Blog by Bill Singer WEEK IN REVIEW

March 11, 2017

On March 10, 2017, the Securities and Exchange Commission ("SEC") filed a dramatic 56-page Complaint in the United States District Court for the Southern District of New York ("SDNY") alleging that a Ukraine-based trading firm was involved in a layering manipulation of the United States securities markets, and, further, that said fraud was facilitated by FINRA member firm Lek Securities and its owner Samuel Lek. Securities and Exchange Commission, Plaintiff, v. Lek Securities Corporation, Samuel Lek, Vali Management Partners d/b/a Avalon FA Ltd, Nathan Fayyer, and Sergey Pustelnik a/k/a Serge Pustelnik, Plaintiff, Defendants.(Complaint, United States District Court for the Southern District of New York, March 10, 2017). READ Full-Text Complaint

If you wet your finger and hold it in the air, you can feel the change in the direction of the wind flowing from the Financial Industry Regulatory Authority. With the ascension of new Chief Executive Officer Robert Cook, change is in the air. At first blush, it's a nice, steady breeze.

Some call me FINRA's leading critic. Others call me an annoying gadfly. Others (mainly my wife) call me a pain in the ass. There's probably merit in all three characterizations. That being said, I have taken my service as a long-time critic of Wall Street self-regulation and of NASD and more recently FINRA as a badge of honor. I have battled long and hard against the pernicious influence of too-big-to-fail FINRA member firms and I persist in championing smaller member firms and the individual men and women who labor in our biz. At my core, I am a staunch advocate for industry reform, a critic of mandatory customer and intra-industry arbitration, and an unrelenting proponent of fair regulation and commonsense.

Maybe, just maybe, FINRA CEO Cook and I can bury the hatchets. Unfortunately, I've seen the new brooms before. They sweep clean at first. Then they get put away and the steamrollers come out to pummel the small fry and to level all opposition. I've managed to avoid becoming part of the pavement for many years. I intend to remain light afoot for now. 

In that spirit, today's Blog is complimentary of a FINRA regulatory settlement and the helpful advice that it offers. My commentary also includes yet another diatribe about counter-productive FINRA policies and practices. Reform often moves at a glacial pace. You can't always see the progress but it's there. Let's see how much further things move after this column makes the rounds at FINRA: I'm guessing that a few more darts get thrown into the dartboards with my face on it. READ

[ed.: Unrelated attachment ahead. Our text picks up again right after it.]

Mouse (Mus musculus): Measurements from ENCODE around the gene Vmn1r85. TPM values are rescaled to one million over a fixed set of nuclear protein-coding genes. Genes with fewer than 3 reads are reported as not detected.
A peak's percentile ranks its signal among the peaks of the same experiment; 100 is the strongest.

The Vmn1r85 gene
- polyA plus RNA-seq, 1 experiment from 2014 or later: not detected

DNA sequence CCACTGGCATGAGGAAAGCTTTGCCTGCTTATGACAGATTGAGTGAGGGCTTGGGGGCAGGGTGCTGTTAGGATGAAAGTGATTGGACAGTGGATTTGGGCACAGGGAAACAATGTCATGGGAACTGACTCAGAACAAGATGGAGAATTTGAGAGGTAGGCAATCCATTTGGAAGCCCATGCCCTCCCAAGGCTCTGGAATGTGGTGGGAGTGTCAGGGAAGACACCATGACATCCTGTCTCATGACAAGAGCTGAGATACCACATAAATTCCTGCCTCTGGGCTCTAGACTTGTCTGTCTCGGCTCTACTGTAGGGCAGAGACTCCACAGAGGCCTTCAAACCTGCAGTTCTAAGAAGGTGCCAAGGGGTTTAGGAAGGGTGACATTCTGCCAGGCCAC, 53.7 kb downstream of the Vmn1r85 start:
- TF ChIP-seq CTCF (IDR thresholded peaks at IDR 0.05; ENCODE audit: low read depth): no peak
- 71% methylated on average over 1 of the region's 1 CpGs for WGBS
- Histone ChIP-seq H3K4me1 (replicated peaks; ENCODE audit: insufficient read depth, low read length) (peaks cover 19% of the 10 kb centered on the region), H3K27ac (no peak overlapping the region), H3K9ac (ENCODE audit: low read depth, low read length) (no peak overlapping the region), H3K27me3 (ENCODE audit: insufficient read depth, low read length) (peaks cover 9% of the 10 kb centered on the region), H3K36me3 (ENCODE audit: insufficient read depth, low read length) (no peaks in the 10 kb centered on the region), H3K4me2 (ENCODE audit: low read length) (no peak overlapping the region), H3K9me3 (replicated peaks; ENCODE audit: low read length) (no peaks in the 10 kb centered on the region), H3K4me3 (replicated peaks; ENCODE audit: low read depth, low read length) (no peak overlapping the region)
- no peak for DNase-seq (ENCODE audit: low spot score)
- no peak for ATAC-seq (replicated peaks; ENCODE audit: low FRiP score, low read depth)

In the last decade, life settlements were all the rage but, alas, as with so many "hot" products, once we hit full boil, the enthusiasm steamed off, the problems surfaced, and we were left with more than a few burnt pots in the form of customer lawsuits and regulatory cases. Today's Blog considers a recent FINRA regulatory settlement involving the legacy of life settlement sales. READ

If you're gonna sue a big firm like Merrill Lynch, ya gotta think big. In a recent FINRA arbitration, an unhappy customer filed a claim against the brokerage firm and demanded a humongous amount of damages. Lots and lots of zeros. A breathtaking amount of zeros. Unfortunately, the customer sort of showed up to a gunfight with only a knife because he represented himself and his adversary was defended by lawyers from a prominent law firm. Take that as a spoiler alert. READ

I am formally calling upon the august Wall Street self-regulatory organization, the Financial Industry Regulatory Authority, to stop putting Peeps into vacuums -- and to stop putting Peeps into Oreo cookies. As three recent FINRA regulatory settlements show, the regulator's Peeps protocol produces putrid policies. READ

A recent FINRA regulatory settlement presented us with a registered representative Respondent who seemed to have done some incredibly stupid stuff involving validated office parking.  On the other hand, nothing about the allegations or assertions appear to add up to anything warranting a self-regulator's involvement. Which makes me wonder: Do we have all the pertinent facts? Was the underlying violation worse than the settlement document makes it seem? Or, in the end, was this simply about another little guy getting bulldozed by dubious regulation?  

After publication of the original Blog article, an anonymous industry reader offered his insights on some of the possible office policies at issue. Perhaps things were worse than what the AWC implies? Then again, maybe the newly provided commentary is off the mark and doesn't  apply to the Wells Fargo office involved or to the cited registered rep. As I lamented in the original article and have done so often before, FINRA's AWCs are not paragons of content and context. READ